Ndubuisi Francis in Abuja
Nigeria will today host other African countries in Abuja under the aegis of the African Organisation of Supreme Audit Institutions Working Group on Environmental Auditing (AFROSAI WGEA), with one of the major items on the agenda being how to avert the possible drying up of Africa’s third longest river, the River Niger.
Experts had warned that the river faces the danger of drying up in a few years if urgent remedial measures are not taken to arrest man-made activities and the threat of climate change, among others, which are inimical to its existence.
Nigeria’s Auditor-General of the Federation (AuGoF), Mr. Samuel Ukura, is hosting the meeting, which would have in attendance his counterparts from other parts of the continent.
In the course of the meeting, eight countries, including Mali, Niger, Burkina Faso, Benin Republic, Cameroun, Algeria, Chad and Cote d’Ivoire as well as Nigeria, which are along the River Niger belt, will be brainstorming on how to avert the drying up of the River Niger.
The theme of the three-day meeting is ‘Working Together for a Healthy and Sustainable Environment.”
Ukura had recently disclosed that an environmental audit of the river to determine its level of dryness was imminent. The decision on the river’s audit is to be taken at the AFROSAI WEGA meeting, which kicks off in Abuja today.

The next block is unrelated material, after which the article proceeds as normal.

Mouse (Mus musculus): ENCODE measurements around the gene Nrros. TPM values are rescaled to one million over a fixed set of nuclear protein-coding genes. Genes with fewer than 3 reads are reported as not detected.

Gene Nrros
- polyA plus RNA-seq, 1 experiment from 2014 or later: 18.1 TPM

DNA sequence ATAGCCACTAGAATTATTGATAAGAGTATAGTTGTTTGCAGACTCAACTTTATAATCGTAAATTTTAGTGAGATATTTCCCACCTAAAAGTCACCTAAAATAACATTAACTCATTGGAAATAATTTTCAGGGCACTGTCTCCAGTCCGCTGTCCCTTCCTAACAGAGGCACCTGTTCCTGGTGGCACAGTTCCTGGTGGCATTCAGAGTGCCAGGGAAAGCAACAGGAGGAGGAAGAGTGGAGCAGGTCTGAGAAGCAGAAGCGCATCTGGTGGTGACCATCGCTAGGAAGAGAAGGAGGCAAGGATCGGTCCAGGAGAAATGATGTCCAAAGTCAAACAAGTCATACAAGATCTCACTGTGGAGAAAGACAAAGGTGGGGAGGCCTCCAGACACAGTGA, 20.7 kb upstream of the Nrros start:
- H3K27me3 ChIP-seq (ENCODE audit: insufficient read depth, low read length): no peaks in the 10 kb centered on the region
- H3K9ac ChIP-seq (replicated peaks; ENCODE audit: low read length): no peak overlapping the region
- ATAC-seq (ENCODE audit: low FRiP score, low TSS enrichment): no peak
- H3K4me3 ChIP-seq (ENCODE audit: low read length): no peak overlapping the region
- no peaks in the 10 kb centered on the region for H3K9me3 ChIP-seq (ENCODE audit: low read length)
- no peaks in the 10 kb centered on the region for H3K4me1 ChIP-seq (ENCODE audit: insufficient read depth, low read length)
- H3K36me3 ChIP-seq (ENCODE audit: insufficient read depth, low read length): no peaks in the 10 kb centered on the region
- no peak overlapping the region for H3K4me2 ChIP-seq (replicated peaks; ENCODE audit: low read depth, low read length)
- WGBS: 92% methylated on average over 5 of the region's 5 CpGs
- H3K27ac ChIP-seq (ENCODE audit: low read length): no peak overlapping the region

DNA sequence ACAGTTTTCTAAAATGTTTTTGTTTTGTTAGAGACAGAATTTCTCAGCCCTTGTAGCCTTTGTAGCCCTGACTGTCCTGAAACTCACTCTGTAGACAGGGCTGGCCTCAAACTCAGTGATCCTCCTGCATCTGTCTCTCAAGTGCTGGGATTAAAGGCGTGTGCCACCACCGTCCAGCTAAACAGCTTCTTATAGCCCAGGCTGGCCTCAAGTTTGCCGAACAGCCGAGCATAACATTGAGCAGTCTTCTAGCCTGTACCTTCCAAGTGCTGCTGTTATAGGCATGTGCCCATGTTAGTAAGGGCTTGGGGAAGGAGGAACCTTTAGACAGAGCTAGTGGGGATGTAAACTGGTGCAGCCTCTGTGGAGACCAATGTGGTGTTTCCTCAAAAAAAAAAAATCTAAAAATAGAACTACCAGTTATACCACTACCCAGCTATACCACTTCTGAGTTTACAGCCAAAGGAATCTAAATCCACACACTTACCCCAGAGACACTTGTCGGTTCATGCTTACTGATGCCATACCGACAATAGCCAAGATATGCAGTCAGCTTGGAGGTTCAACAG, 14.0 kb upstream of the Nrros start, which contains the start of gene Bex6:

Experts had disclosed that initial investigation of the river indicated that the decline of its flow was occasioned mainly by climate change, industrial waste and population growth problems.
Ukura and his counterparts from the other eight African countries in the River Niger belt would decide at the Abuja meeting when the environmental audit of the river would commence.
The audit would be executed under the African Organisation of Supreme Audit Institutions (AFROSAI), with Nigeria, Mali, Niger, Burkina Faso, Benin, Cameroun, Algeria, Chad and Cote d’Ivoire playing pivotal roles.
Ukura had in May this year noted that it was necessary for governments of the affected nations to address the threat to the river so as to avoid a repeat of the negative impact of the drying up of Lake Chad, with the attendant socio-economic fallouts.
“Within a few decades, River Niger will completely disappear. There are certain things in the preliminary investigation we discovered that are happening. People have been building dams without authorisation along the river. And the law establishing the River Niger Basin Commission states that before you do any serious activity along the River Niger, you have to tell other countries. But these activities are taking place without authorisation.
“Also the river is being misused. There are certain activities that will cause the river to dry up, like dumping waste. People dump certain things like toxic waste and it destroys our aquatic system. So we will look at these things to see what can be done to stop its drying,’’ Ukura said.